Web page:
The foyer-hall leading into the Marcus High School gym-sized band room is covered with impressive posters recruiting student musicians for famous music schools and summer camps nationwide. This is a tribute to the commitment of peppy Band Director Amanda Drinkwater.
A three-year resident of Highland Village with husband Robert Myers, Madame-the-Director first discovered her musical legs at age 3, by picking out tunes by ear on the living room organ.
“My grandmother noticed what I was doing, and insisted my mother find a piano teacher,” said Drinkwater.
That was in the small town of Thibodaux, La., an elevated spot close to the Atchafalaya swamplands southwest of New Orleans.
“I grew up in an incredibly empowering household and was privileged to be part of a large extended family,” she said. “My dear parents, as a matter of fact, were childhood next-door neighbors. Dad was a decorated army helicopter pilot in Viet Nam after having married his best girl-next-door and worked for the same offshore oil company as his father and brothers for the duration of his professional career. My mother is the very definition of a beautiful southern belle, a consummate homemaker, caretaker and daily inspiration to all who know her. Mom and Dad married young, but were extraordinary parents who made it clear they wanted and expected the very best in life for me and my sister.”
The Drinkwater family listened to records and recorded music; and, Amanda’s father and uncles played guitar and sang together at family gatherings.
“I grew up hearing folk songs and country music,” she said. “My elementary school had a string music program, so in the fourth-grade I began to learn how to play the violin.”
At the end of fourth-grade, she attended a presentation about the middle school’s band program.
“The teacher set up a table with all the gleaming band instruments, and I couldn’t get my mind off the trombone,” said Drinkwater. “I knew that was the instrument for me.”
She signed on.
“I loved band,” she said. “In high school I noticed that I was one of a very few young ladies playing the trombone and became of the opinion that I needed to learn a more ‘feminine’ instrument.”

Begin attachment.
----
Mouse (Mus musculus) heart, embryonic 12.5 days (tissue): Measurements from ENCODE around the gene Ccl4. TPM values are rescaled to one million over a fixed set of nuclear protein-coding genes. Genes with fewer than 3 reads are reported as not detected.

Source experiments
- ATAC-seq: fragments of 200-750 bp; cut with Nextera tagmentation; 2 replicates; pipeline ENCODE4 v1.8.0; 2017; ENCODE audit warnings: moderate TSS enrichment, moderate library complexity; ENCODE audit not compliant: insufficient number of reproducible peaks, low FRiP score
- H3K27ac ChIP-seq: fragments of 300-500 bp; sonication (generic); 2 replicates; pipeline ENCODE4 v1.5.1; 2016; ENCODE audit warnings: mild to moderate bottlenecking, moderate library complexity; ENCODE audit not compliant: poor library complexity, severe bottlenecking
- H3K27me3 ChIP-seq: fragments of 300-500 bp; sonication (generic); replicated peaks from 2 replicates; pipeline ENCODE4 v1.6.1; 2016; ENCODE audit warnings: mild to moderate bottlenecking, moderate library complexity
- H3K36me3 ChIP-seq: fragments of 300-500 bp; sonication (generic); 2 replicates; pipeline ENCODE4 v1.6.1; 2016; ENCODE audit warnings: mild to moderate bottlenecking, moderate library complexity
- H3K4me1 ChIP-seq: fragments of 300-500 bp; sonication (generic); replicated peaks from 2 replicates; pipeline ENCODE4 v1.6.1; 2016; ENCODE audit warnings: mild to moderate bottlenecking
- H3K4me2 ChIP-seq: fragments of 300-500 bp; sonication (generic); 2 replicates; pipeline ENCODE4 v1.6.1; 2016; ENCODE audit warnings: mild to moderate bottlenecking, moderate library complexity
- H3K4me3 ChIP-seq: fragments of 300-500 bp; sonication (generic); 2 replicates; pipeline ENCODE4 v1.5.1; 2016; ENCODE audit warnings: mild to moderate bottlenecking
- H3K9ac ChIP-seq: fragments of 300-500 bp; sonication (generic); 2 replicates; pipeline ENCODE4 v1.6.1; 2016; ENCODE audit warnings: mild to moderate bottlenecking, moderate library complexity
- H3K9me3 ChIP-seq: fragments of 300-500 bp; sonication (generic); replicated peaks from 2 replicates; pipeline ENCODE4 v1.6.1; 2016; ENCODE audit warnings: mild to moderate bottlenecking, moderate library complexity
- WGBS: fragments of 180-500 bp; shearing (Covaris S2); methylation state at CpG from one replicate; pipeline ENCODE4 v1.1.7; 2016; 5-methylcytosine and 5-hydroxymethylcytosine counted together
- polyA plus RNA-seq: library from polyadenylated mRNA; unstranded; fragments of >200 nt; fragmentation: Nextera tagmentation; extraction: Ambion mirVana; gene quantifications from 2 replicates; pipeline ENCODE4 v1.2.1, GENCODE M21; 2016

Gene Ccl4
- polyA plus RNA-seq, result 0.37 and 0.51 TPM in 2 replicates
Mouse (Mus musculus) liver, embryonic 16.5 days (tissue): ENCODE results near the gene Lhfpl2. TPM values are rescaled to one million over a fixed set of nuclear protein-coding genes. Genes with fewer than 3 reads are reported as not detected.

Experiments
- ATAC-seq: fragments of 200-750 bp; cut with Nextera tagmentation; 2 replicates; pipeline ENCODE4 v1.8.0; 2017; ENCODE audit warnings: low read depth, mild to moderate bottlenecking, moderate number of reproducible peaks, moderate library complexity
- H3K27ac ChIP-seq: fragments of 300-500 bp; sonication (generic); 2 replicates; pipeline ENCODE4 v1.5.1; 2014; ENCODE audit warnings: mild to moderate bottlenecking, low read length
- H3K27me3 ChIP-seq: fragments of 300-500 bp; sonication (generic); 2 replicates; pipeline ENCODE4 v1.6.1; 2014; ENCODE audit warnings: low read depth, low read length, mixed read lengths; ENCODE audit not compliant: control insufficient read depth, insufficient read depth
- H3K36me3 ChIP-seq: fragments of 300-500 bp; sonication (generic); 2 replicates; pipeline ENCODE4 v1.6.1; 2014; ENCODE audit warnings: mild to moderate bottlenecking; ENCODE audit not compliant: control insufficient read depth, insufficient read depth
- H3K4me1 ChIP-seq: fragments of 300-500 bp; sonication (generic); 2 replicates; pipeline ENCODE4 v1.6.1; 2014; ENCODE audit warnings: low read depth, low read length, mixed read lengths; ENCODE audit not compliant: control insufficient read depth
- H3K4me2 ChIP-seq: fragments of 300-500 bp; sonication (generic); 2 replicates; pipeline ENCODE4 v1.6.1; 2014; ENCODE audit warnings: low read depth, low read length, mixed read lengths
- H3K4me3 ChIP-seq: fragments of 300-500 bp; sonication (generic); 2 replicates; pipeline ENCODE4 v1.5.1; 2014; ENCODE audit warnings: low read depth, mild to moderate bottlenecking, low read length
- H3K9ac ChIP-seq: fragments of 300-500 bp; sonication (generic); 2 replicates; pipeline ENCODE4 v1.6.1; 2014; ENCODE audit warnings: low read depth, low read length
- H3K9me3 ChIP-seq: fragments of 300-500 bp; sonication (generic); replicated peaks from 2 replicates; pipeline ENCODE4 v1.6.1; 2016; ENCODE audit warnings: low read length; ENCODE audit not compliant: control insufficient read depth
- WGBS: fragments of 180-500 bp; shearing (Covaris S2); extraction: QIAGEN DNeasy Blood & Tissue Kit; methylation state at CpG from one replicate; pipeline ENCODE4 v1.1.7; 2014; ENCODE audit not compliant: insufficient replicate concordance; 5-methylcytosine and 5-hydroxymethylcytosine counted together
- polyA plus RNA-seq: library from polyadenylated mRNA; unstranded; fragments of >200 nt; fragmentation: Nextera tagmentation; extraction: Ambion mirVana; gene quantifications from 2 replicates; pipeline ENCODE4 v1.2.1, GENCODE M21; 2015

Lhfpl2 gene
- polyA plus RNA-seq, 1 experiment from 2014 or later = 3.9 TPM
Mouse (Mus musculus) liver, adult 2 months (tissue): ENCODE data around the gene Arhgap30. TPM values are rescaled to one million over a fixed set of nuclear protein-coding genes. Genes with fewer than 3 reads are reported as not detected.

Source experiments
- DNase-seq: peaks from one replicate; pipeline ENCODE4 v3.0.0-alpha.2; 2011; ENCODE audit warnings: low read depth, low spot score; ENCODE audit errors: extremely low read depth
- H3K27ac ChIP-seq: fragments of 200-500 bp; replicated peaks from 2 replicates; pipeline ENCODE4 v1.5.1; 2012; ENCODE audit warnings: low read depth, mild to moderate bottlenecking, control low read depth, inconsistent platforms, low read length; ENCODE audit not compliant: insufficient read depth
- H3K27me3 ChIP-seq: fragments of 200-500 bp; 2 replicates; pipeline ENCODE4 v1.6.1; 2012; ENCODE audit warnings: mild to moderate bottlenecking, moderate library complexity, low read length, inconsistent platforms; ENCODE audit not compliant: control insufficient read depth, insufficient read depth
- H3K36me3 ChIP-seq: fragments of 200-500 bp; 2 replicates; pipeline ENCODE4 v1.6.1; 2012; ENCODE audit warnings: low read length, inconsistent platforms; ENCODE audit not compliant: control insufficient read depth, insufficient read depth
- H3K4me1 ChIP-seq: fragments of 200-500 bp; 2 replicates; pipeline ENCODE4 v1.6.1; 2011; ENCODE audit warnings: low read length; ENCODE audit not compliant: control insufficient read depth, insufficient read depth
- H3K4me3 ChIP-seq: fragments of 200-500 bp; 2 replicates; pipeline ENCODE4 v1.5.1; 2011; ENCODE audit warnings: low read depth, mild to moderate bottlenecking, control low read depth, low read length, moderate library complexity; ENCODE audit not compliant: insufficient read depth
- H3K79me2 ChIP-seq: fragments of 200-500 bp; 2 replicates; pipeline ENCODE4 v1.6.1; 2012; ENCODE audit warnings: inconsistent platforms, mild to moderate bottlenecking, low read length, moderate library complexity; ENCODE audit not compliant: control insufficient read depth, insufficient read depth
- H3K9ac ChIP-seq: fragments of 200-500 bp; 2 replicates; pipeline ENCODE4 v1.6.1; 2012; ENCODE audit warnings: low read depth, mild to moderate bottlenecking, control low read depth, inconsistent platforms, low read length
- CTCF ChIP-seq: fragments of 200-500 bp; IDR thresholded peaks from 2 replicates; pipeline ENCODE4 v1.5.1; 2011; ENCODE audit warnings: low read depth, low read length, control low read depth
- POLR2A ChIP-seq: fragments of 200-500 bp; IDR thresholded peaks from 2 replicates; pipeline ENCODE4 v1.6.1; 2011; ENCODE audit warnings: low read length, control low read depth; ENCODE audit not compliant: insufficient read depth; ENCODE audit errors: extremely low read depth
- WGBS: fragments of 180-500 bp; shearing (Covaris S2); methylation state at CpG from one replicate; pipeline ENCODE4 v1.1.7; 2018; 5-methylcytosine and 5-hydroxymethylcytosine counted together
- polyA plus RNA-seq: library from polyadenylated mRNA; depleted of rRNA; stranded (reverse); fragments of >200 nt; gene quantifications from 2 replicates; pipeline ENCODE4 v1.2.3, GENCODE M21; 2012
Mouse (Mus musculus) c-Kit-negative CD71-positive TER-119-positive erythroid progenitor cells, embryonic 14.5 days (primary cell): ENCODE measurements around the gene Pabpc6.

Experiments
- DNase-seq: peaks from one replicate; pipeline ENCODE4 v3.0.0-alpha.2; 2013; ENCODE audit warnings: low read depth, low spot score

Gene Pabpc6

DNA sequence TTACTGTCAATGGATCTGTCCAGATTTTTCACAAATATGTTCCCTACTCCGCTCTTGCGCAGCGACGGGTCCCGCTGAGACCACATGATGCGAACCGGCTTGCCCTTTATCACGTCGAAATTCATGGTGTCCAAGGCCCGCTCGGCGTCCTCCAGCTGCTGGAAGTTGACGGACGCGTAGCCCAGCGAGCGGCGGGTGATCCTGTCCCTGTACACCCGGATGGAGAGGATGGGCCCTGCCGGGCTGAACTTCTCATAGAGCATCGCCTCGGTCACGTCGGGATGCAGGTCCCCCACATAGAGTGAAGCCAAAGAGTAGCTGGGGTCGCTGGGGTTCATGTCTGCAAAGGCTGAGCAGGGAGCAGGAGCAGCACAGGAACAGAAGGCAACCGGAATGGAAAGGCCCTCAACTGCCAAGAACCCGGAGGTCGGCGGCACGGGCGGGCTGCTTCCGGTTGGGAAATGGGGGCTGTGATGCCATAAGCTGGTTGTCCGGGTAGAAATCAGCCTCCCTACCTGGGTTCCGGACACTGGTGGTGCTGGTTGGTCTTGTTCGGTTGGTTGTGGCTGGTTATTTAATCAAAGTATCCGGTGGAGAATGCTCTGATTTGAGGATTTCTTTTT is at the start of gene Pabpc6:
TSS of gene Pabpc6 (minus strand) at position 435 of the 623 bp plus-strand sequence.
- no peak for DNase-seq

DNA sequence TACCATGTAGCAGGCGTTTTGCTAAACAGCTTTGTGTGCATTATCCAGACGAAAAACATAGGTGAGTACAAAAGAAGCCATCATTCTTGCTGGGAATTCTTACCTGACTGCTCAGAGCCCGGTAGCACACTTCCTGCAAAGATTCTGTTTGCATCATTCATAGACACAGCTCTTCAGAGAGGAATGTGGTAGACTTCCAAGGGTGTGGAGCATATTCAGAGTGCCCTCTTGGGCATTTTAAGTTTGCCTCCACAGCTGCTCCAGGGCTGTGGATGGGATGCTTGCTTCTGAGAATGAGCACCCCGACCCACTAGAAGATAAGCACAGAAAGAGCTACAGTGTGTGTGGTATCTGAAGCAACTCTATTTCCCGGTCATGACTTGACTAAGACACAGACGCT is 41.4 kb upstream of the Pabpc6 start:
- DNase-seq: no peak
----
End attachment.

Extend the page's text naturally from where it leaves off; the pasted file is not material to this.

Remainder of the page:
After some consideration, she switched to the euphonium: “That’s really just a baby tuba.”
After high school graduation, she decided upon a pre-med course of study and went off to Louisiana State University in Baton Rouge (“Geaux Tigers!”); but, discovered she had a “curve-slaying” aptitude for music theory.
“Theory is the class most music majors are required to take with some trepidation, but I found it a great change of pace from all the sciences of pre-med as an elective course,” she said.
Impressed and puzzled by her dazzling classroom performance, the instructor wondered about the theory whiz kid; after some searching discovered she was a pre-med student. Huh? He called her in to find out why, and suggested she ought to think about becoming a music student.
“I talked about it with my friends– who were all band students– and decided to talk to my parents at Christmas about pursuing a career in music education; after having been at LSU for a year and a half already,” said Drinkwater. “I was terrified.”
She broke the news first to her mother, who said the dreaded words: “Talk to your father.”
Dad and daughter went for an afternoon car ride.
“I burst into tears then broke the news, expecting he’d express his disappointment in the ‘wasted’ year and a half of college tuition and the postponement of graduation date,” she said. “He just pulled over the car, laughing, comforted me, and wondered aloud why it took me so long to see what everyone else already knew– my heart was really dedicated to the making and teaching of music.”
For the next three years, she performed in the university marching and concert bands and spent the summers playing the baritone with the Phantom Regiment Drum and Bugle Corps: “A baritone is a marching musician’s version of a euphonium.”
In 1993, she graduated in Music Education, then went to graduate school in Kansas; then arrived in Texas for her first job as Associate Band Director at Leander High School in the Austin area.
After six successful years, she moved to Denton County’s The Colony High School. In 2003, she arrived at Flower Mound Marcus, where she has been in charge of the band program for the past 13 years.
“I love this whole area,” she said. “It’s a great place with terrific people.”
A band director works a 12-hour day on average.